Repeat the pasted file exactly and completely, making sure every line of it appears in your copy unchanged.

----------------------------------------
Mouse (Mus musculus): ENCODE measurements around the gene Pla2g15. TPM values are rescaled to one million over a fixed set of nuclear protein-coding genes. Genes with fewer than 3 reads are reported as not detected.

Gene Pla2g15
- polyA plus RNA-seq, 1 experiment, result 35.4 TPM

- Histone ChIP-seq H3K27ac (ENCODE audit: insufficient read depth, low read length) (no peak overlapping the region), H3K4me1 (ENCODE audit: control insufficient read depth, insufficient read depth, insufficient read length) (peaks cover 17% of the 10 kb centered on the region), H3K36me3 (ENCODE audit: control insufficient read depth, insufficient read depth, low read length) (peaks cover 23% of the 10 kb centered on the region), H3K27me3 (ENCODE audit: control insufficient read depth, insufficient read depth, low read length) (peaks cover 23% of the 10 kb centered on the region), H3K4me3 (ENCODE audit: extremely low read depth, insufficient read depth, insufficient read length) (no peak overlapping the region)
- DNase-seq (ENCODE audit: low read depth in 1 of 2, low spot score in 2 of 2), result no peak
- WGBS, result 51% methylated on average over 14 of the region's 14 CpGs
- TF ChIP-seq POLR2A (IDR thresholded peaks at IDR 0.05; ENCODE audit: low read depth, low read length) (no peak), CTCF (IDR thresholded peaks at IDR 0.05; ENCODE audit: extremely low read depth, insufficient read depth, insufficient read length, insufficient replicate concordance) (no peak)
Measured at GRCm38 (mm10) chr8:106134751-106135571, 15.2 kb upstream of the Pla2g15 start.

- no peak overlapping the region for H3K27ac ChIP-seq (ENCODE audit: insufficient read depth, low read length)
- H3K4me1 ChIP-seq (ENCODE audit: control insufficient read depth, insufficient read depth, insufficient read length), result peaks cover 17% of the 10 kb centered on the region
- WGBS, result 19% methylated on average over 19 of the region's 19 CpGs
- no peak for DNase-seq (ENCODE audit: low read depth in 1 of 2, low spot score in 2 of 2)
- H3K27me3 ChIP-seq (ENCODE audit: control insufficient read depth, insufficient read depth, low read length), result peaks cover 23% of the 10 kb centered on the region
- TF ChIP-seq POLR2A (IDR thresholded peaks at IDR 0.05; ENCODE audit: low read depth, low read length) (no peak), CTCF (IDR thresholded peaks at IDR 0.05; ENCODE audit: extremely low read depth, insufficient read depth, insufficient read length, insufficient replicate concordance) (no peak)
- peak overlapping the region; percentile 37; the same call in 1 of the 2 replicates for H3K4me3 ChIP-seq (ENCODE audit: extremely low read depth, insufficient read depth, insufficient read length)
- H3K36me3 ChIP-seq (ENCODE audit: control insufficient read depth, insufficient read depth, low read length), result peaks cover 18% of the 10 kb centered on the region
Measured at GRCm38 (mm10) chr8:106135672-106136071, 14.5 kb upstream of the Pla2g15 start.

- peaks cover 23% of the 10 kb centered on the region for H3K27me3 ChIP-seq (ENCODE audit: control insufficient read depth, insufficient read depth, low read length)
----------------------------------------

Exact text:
Mouse (Mus musculus): ENCODE measurements around the gene Pla2g15. TPM values are rescaled to one million over a fixed set of nuclear protein-coding genes. Genes with fewer than 3 reads are reported as not detected.

Gene Pla2g15
- polyA plus RNA-seq, 1 experiment, result 35.4 TPM

- Histone ChIP-seq H3K27ac (ENCODE audit: insufficient read depth, low read length) (no peak overlapping the region), H3K4me1 (ENCODE audit: control insufficient read depth, insufficient read depth, insufficient read length) (peaks cover 17% of the 10 kb centered on the region), H3K36me3 (ENCODE audit: control insufficient read depth, insufficient read depth, low read length) (peaks cover 23% of the 10 kb centered on the region), H3K27me3 (ENCODE audit: control insufficient read depth, insufficient read depth, low read length) (peaks cover 23% of the 10 kb centered on the region), H3K4me3 (ENCODE audit: extremely low read depth, insufficient read depth, insufficient read length) (no peak overlapping the region)
- DNase-seq (ENCODE audit: low read depth in 1 of 2, low spot score in 2 of 2), result no peak
- WGBS, result 51% methylated on average over 14 of the region's 14 CpGs
- TF ChIP-seq POLR2A (IDR thresholded peaks at IDR 0.05; ENCODE audit: low read depth, low read length) (no peak), CTCF (IDR thresholded peaks at IDR 0.05; ENCODE audit: extremely low read depth, insufficient read depth, insufficient read length, insufficient replicate concordance) (no peak)
Measured at GRCm38 (mm10) chr8:106134751-106135571, 15.2 kb upstream of the Pla2g15 start.

- no peak overlapping the region for H3K27ac ChIP-seq (ENCODE audit: insufficient read depth, low read length)
- H3K4me1 ChIP-seq (ENCODE audit: control insufficient read depth, insufficient read depth, insufficient read length), result peaks cover 17% of the 10 kb centered on the region
- WGBS, result 19% methylated on average over 19 of the region's 19 CpGs
- no peak for DNase-seq (ENCODE audit: low read depth in 1 of 2, low spot score in 2 of 2)
- H3K27me3 ChIP-seq (ENCODE audit: control insufficient read depth, insufficient read depth, low read length), result peaks cover 23% of the 10 kb centered on the region
- TF ChIP-seq POLR2A (IDR thresholded peaks at IDR 0.05; ENCODE audit: low read depth, low read length) (no peak), CTCF (IDR thresholded peaks at IDR 0.05; ENCODE audit: extremely low read depth, insufficient read depth, insufficient read length, insufficient replicate concordance) (no peak)
- peak overlapping the region; percentile 37; the same call in 1 of the 2 replicates for H3K4me3 ChIP-seq (ENCODE audit: extremely low read depth, insufficient read depth, insufficient read length)
- H3K36me3 ChIP-seq (ENCODE audit: control insufficient read depth, insufficient read depth, low read length), result peaks cover 18% of the 10 kb centered on the region
Measured at GRCm38 (mm10) chr8:106135672-106136071, 14.5 kb upstream of the Pla2g15 start.

- peaks cover 23% of the 10 kb centered on the region for H3K27me3 ChIP-seq (ENCODE audit: control insufficient read depth, insufficient read depth, low read length)